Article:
The upcoming mid-term elections bring a wave of uncertainty for Florida property and casualty insurance companies.
We have two candidates with opposing viewpoints on the insurance industry.
Before we get into our discussion, let me be clear. We aren't here to discuss politics. This is one small part of each candidate's platform and you can discuss the rest of their views somewhere else. Political views and emotions don't belong in your investing portfolio. The outcome of politics do.
Charlie Crist left, Rick Scott right. Photo courtesy of abcactionnews.com
Florida's Hurricane History
In 1992 Hurricane Andrew was a big wake-up call for Florida property insurance companies. Previously rates in Florida had been on-par with the rest of the country, leaving property insurance companies underfunded and unprepared for their massive claims. This case study gives a good historical background of this time period.
During 2004 and 2005, Florida faced an onslaught of hurricanes. Even though citing Wikipedia is frowned upon, they have a great breakdown of the storms and damage totals for those years here.
The storms of 2004 and 2005 only exacerbated the Florida property insurance market problems. Companies such as Allstate Corp (NYSE:ALL) wanted to drop all of its Florida home insurance policies. State Farm followed suit threatening the same several years later.
Regional carriers emerged as Floridian's go-to insurers. The state created Citizens Property Insurance Corporation and it quickly ballooned to the state's largest insurer. The fact that the insurer of last resort became the number one property insurance company in the state tells you a little bit about the marketplace.
State Farm announced plans to begin writing new policies in low risk areas of the state. Citizens Property Insurance Corporation has reduced its policy count from over 1.5 Million policies to 933,422 policies today.
Where did those policies go? Many policies have been transferred to regional carriers through Citizen's take-out program.
United Insurance Holdings Corp. (NASDAQ:UIHC) and HCI Group, Inc. (NYSE:HCI) have benefited tremendously from this program. Companies such as Universal Insurance Holdings Inc. (NYSEMKT:UVE) have openly stated they believe in organic growth and do not wish to participate in this program. In a previous article, which you can read here, we went over which companies are growing revenues and which are not. Take-out policies have a big impact on revenues and the bottom line.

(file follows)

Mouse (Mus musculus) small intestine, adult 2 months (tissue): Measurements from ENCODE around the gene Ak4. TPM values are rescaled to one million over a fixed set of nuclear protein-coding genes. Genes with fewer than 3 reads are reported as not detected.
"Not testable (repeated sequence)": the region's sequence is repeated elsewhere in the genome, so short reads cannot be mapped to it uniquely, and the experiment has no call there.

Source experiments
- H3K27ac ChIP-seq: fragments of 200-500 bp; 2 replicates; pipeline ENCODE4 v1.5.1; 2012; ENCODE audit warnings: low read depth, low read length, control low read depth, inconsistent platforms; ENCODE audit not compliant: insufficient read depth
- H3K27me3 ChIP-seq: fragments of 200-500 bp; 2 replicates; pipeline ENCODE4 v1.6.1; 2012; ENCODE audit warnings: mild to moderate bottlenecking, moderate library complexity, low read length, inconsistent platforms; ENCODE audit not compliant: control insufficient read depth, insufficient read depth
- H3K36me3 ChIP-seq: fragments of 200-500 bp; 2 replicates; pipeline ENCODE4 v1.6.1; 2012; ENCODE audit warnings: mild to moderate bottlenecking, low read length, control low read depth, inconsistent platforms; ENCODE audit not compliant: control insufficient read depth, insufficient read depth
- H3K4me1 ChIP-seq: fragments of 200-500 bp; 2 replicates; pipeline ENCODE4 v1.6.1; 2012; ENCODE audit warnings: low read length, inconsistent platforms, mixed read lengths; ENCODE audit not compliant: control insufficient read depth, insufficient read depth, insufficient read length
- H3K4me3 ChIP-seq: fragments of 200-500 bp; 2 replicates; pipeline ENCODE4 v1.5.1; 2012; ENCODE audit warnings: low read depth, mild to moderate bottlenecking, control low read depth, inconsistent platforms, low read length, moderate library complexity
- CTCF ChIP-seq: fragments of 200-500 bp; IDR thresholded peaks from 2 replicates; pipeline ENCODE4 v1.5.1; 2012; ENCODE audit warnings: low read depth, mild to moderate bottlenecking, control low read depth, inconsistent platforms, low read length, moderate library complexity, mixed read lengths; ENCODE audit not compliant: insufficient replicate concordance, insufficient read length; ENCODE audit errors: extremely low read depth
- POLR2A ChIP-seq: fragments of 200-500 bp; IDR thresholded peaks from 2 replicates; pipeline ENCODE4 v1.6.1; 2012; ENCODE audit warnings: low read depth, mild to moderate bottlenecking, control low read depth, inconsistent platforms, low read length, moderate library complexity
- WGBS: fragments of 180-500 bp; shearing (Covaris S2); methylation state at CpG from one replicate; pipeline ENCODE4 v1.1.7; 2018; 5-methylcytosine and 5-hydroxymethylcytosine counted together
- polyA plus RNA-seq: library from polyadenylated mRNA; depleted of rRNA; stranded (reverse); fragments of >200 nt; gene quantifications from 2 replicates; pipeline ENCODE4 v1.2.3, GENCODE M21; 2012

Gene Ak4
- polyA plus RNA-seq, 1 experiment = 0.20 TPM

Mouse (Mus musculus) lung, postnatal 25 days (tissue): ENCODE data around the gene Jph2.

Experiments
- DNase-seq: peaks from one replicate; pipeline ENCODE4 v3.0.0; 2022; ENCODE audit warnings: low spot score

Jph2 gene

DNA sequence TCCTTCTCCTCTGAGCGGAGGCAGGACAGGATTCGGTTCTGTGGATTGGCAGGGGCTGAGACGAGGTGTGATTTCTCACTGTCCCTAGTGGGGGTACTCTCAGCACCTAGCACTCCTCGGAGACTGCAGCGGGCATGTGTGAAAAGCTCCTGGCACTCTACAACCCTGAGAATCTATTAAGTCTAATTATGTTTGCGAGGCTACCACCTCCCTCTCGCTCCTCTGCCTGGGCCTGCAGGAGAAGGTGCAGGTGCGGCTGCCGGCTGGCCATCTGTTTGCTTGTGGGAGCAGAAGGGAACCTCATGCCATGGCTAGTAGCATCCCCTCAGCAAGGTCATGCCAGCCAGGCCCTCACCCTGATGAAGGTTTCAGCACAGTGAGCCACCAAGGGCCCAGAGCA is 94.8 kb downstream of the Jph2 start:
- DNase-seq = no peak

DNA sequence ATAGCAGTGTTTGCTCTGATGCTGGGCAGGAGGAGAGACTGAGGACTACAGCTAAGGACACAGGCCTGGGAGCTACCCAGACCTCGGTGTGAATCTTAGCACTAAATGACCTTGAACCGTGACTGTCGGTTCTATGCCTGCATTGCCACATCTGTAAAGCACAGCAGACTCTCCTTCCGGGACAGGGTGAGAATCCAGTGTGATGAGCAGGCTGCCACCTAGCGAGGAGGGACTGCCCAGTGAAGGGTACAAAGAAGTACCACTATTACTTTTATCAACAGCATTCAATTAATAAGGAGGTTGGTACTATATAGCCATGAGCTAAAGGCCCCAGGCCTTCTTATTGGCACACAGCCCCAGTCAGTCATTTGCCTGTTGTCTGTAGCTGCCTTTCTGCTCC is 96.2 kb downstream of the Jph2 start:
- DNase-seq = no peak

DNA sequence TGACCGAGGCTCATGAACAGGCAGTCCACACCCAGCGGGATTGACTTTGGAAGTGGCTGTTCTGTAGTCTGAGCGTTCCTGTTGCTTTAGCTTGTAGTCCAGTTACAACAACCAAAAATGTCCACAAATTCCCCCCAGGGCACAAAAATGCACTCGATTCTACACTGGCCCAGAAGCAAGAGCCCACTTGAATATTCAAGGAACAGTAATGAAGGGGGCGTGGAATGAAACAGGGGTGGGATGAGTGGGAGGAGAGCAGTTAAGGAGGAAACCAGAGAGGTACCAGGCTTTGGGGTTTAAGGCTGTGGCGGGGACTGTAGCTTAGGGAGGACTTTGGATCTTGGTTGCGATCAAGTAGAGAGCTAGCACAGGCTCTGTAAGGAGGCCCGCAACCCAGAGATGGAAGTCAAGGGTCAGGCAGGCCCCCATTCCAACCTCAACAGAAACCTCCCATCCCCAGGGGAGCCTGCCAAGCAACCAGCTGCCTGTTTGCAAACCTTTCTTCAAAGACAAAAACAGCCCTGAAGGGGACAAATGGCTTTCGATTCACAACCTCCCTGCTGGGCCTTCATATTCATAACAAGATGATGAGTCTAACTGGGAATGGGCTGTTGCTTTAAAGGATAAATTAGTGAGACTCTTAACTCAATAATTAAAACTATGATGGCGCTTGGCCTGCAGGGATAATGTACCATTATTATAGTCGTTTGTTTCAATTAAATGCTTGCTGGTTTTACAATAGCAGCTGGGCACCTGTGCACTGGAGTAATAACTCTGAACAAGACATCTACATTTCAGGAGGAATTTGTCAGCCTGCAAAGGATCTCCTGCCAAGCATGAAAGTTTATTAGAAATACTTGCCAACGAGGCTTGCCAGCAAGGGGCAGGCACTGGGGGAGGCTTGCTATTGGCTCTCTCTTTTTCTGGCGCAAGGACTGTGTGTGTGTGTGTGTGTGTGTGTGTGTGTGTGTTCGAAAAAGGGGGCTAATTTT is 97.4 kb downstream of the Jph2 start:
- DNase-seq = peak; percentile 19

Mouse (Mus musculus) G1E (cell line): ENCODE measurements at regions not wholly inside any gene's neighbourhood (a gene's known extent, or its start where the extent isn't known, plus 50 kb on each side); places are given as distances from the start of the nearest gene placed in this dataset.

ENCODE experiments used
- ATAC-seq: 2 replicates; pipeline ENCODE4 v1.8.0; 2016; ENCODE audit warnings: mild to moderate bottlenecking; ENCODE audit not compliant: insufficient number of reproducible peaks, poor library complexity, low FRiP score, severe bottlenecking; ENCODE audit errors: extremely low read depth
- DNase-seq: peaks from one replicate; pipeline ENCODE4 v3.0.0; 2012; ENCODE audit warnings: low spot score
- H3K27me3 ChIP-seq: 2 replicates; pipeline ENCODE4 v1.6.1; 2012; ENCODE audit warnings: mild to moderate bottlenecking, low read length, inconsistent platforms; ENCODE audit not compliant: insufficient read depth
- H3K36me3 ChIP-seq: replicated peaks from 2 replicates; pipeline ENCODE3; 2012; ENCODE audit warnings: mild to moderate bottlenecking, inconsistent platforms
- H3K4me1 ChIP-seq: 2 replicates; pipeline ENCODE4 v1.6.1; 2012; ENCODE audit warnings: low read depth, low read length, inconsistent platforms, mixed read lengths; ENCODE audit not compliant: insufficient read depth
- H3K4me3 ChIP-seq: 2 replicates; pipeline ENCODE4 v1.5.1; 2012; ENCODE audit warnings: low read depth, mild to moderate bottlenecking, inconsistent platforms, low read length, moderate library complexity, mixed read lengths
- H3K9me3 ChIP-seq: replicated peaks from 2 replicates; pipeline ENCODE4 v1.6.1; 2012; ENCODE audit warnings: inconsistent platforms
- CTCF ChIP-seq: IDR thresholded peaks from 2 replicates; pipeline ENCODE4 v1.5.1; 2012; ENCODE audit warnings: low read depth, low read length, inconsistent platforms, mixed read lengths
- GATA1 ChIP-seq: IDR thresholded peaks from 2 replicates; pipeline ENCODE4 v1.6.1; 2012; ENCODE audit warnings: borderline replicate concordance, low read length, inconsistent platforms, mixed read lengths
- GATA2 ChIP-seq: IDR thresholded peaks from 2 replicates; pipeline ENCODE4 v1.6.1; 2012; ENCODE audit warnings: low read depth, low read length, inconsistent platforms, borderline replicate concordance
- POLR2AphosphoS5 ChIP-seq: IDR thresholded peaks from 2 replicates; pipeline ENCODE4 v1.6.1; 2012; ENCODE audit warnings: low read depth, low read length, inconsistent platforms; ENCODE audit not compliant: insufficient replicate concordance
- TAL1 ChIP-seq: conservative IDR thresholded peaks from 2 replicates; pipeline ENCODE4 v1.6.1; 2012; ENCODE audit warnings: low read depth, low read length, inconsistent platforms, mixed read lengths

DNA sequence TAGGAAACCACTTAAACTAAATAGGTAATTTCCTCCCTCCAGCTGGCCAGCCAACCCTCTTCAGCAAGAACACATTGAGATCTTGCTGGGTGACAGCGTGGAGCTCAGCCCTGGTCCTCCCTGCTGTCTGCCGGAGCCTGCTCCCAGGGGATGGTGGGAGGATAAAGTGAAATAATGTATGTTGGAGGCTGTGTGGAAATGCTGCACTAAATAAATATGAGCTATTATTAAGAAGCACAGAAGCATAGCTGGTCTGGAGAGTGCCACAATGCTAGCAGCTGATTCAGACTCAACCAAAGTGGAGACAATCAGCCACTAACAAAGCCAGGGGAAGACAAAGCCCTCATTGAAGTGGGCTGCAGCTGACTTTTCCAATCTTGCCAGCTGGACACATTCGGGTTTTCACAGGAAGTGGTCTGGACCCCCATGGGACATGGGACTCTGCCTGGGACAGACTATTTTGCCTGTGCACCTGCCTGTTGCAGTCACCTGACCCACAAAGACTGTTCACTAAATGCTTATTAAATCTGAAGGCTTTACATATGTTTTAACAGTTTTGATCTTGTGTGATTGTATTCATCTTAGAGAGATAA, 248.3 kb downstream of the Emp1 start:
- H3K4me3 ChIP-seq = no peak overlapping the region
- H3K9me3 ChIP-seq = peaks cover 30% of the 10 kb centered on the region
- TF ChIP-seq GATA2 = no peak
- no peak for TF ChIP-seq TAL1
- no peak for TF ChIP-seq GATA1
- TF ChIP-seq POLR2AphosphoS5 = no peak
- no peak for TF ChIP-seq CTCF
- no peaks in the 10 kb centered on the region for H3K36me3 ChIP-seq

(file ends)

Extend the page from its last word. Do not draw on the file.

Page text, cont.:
Now we will transition to how each candidate would affect the Florida property insurance market by their past decisions and their current statements/affiliations.
Charlie Crist served as Florida's governor from 2007 to 2011. He had a lot to deal with in regards to property insurance during this time.
Crist criticized the industry for raising rates even though Florida saw no major hurricanes in 2006. In response, Crist signed a law that allowed companies to purchase reinsurance from the state at below market rates, thus lowering the cost of property insurance to the consumer. The law also mandated that insurance companies lower rates, even though the insurance industry faced rising costs for claims.
This law, passed by the legislature and signed by Crist, moved a lot of risk from private insurance companies to Citizens and the state's Hurricane Catastrophe Fund. If Florida had suffered a major hurricane during this time period, taxpayers of the state would have been on the hook for billions of dollars.
As a Floridian, I vividly remember Crist on TV telling Floridians to fire Allstate. As an investor this is concerning, as a consumer in Florida it was refreshing. Of course today we are focused on the investing side.
Conclusion: Crist has proven to be a good neighbor to consumers, in theory. Per his policy platform, which you can read here, he wants to create an insurance market that encourages competition and keeps rates low.
Outcome for your Florida Property Insurance portfolio: Keeping rates low should be set by a free market, not the government. But unfortunately Florida insurance companies need to be closely regulated for financial reasons. Time and time again we have seen companies pop up in Florida and go under. Just last month Sunshine State Insurance Company was liquated by the State of Florida and had to cancel 37,000+ policies. Sunshine State is not an anomaly. Check out this article by the Tampa Bay Times on how 17% of Florida property insurance companies are at risk of failing (in my opinion 17% is a low estimate). How does this improve the overall insurance market place in Florida? It doesn't.